Exploring East Greenland: Introduction at Warming Island


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“If conditions are favourable, we will attempt a pre-breakfast zodiac cruise. I will wake you at 5am”.

Our expedition leader’s announcement of the next day’s plan is met with a predictable gasp of dread from a small number of passengers who are mentally weighing up the pros and cons of such an early start. For everyone else however, it is a welcome distraction from the rough sea that has seen most of us cabin-bound for the first full day of our adventure. We are anxious to get off the ship and excited to start exploring the destination we have all come to see.

East Greenland.

I feel energised by the anticipation of the journey that lies ahead of me and as I look around, I realise I am not alone. The mood in the room has lifted – along with the winds that have accompanied our journey through the Denmark Strait and Greenland Sea.

Conversations are flowing naturally between random strangers who only met the day before and the inevitable “where are you from and what do you do for a living” questions begin. Replying with “I work in finance” is a guaranteed conversation stopper and as I watch faces glaze over with disinterest, I comfort myself with the knowledge that it won’t be long before glaciers, northern lights and icebergs dominate our dinner-time chats.

The last thought I have before the swell of the sea lulls me into sleep that evening, is the reminder of one of the things I love most about travel: its ability to eliminate the background and lifestyle differences that would normally prevent strangers paths from crossing. Although the 58 passengers on the ship come from different backgrounds, we are united in our interest in East Greenland, a general sense of adventure and the hope that our first excursion goes ahead as planned the next morning,

It does.

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Despite the conditions being deemed “favourable”, the morning begins with grey skies and as I step into the zodiac, I pull up the hood of my jacket to shield my face from the light rain and cold wind. It doesn’t detract from my excitement though, as I take in my surroundings.

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We are cruising in a strait of water that separates the W shaped Warming Island from Liverpool land, 550 kilometres north of the Arctic Circle on the east coast of Greenland. The island was only recognised as such in 2005 when it was discovered that retreating ice shelves had detached it from the mainland. The disappearing glacial ice has gained the interest of both climate change advocates and sceptics, but as the morning light breaks through the clouds and the rain stops, I am selfishly grateful for the opportunity to be introduced to Greenland alongside glaciers and icebergs in such a dramatic setting.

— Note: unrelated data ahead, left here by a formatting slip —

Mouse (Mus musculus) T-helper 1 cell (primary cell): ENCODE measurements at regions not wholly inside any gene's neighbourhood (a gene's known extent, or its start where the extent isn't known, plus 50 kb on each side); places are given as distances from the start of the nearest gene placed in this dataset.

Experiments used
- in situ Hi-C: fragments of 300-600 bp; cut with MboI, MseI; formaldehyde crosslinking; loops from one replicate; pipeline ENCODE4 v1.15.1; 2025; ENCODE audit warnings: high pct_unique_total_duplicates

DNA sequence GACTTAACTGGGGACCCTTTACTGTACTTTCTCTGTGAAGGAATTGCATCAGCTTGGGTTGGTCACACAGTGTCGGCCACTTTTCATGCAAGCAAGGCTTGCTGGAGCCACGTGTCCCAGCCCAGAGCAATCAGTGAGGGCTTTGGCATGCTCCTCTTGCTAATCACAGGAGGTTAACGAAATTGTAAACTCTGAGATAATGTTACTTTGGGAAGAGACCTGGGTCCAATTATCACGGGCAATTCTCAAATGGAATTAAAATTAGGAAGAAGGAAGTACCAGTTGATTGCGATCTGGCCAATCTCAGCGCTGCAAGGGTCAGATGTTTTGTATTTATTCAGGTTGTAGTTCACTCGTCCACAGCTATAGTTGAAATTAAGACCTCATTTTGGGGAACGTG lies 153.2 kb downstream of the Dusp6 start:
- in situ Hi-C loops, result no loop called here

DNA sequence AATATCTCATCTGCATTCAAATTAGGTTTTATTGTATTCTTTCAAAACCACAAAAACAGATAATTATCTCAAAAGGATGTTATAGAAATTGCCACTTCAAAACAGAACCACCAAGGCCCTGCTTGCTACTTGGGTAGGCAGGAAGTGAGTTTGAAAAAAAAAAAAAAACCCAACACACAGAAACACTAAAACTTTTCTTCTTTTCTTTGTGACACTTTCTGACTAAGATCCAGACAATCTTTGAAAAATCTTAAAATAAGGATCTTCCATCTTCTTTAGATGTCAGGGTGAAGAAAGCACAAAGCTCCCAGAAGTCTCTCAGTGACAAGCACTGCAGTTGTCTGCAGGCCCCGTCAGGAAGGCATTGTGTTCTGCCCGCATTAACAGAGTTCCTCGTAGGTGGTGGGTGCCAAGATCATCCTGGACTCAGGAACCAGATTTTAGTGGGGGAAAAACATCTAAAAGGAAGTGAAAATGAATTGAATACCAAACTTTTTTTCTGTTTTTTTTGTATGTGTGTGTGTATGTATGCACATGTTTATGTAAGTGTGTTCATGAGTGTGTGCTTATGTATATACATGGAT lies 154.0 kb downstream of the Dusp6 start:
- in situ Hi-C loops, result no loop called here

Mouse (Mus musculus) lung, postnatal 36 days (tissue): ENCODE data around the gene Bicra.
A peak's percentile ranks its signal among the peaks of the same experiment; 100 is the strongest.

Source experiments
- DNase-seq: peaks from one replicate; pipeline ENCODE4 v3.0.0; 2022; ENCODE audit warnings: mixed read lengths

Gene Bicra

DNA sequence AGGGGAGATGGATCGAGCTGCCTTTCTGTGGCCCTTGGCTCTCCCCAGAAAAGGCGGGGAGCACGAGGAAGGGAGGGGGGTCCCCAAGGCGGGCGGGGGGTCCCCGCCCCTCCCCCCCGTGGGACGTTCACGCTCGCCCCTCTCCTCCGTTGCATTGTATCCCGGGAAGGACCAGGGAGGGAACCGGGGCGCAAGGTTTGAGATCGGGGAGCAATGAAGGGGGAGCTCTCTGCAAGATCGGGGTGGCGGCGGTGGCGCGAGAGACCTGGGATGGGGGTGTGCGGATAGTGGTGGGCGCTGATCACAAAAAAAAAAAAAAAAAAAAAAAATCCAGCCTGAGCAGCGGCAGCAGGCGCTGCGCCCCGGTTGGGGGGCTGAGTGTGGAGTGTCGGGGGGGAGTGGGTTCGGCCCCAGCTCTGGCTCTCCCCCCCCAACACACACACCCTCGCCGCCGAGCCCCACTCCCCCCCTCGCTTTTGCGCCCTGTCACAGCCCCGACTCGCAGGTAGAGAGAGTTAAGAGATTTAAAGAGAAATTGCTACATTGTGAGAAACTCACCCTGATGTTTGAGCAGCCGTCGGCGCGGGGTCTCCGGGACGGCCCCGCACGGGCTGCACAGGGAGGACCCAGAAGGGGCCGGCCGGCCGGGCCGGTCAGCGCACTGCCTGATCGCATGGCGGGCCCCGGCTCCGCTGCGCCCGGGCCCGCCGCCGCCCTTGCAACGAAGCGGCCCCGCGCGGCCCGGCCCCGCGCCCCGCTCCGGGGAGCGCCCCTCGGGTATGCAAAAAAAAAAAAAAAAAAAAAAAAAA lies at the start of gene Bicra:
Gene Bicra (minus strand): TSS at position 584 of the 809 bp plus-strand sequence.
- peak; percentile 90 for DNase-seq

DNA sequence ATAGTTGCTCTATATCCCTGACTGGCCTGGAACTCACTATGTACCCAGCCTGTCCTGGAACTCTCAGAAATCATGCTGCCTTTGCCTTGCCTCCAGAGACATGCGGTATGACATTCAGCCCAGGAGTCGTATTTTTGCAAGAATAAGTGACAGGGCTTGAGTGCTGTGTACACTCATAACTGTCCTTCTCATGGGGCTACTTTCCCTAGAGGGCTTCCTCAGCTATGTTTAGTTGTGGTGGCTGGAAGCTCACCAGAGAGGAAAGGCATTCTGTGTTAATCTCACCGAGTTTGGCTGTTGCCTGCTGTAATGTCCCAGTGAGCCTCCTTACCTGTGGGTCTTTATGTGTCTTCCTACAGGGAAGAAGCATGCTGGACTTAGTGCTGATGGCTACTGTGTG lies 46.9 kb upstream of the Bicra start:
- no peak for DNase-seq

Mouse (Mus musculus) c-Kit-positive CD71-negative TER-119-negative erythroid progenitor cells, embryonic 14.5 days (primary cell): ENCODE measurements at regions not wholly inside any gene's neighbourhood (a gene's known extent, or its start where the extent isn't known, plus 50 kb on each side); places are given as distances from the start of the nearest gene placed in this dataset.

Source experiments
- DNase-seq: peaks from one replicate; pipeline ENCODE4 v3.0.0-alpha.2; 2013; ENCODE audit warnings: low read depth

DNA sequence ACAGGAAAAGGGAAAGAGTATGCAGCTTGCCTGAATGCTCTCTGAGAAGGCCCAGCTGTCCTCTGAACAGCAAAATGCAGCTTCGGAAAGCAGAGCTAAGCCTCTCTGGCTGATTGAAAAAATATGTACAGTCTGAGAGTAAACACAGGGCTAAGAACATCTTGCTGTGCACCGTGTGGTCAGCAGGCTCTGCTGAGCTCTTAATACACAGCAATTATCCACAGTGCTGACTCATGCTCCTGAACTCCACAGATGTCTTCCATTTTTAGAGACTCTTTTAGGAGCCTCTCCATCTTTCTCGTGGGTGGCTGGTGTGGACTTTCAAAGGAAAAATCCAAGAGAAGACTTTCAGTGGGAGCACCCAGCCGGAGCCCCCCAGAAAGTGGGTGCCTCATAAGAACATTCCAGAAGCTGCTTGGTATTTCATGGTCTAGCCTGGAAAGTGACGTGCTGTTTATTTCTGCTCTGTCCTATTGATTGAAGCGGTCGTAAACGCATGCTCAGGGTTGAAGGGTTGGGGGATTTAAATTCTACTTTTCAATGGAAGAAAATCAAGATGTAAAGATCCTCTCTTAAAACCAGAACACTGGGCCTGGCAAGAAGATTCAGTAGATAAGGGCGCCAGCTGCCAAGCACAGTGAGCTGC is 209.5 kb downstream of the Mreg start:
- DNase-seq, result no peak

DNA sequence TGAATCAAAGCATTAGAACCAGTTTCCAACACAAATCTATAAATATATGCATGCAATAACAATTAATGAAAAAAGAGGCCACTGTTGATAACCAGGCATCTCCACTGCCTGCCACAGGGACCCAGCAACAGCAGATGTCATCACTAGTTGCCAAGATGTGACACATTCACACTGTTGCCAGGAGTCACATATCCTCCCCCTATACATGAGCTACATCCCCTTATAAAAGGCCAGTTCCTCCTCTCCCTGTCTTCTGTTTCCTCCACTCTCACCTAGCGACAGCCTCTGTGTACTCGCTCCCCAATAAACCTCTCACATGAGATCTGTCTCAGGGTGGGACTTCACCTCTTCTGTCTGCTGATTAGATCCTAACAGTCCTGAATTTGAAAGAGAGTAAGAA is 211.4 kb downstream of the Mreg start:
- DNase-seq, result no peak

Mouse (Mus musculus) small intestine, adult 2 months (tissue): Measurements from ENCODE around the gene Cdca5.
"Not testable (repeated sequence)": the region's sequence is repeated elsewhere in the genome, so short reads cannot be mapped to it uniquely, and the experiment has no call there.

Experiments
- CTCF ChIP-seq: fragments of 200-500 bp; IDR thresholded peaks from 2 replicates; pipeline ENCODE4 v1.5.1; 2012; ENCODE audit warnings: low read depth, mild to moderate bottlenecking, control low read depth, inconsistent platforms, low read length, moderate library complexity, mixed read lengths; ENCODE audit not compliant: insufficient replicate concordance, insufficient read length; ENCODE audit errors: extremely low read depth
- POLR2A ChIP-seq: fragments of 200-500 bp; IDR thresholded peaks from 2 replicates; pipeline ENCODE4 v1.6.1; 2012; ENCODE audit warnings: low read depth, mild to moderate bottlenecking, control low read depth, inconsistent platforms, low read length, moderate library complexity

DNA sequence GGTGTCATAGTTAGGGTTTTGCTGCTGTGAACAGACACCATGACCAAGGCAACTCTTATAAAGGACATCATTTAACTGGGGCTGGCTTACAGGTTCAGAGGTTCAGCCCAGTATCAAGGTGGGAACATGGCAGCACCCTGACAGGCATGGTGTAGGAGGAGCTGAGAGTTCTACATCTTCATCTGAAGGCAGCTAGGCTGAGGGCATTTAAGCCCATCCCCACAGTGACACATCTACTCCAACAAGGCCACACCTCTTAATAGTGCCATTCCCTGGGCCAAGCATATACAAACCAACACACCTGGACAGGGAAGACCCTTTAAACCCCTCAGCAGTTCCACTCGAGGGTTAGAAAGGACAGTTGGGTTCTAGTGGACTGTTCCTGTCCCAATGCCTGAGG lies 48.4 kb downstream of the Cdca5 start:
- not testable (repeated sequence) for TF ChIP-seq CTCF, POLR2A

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Wild, remote and rugged: deep within the Arctic wilderness, home to a rich Inuit culture and fascinating history; land of the midnight sun and northern lights; the world’s largest island with 80% of its land covered by an ice cap – this is Greenland.

And I can’t wait to see more of it.

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(can you spot the zodiacs in the bottom right side of the photo – these help create a sense of scale of the island)

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(can you spot the zodiacs to the left of the large iceberg – these help create a sense of scale of the island)

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I returned in early September from an incredible journey through the spectacular fjords of East Greenland, treated to exceptional weather conditions, northern lights and diverse and dramatic landscapes. I look forward to sharing more photos and stories from this journey with you in coming weeks, so stay tuned – and check out more Greenland posts here.


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Kellie is a traveller and photographer who is most at home when exploring the world beyond it. Through the intersection of her travel, writing and photography passions, she shares her experiences to inspire others to create there own. The desire to live life instead of existing through it has introduced Kellie to inspirational locations throughout seven continents and from this a passion for landscape and wildlife photography has evolved. She feels a particular connection to the polar regions and Africa. You can see more of her photography at www.kellienetherwoodphotography.com


  1. Thank you for sharing this! Greenland looks so surreal. I don’t see too many photos and explorations of Greenland. Looking forward to checking out your other posts!

    • I’m looking forward to sharing them with you. I also couldn’t find too many photos and stories about travels in Greenland before I went – I think this is going to change though as people are starting to realise its an incredible destination to visit.

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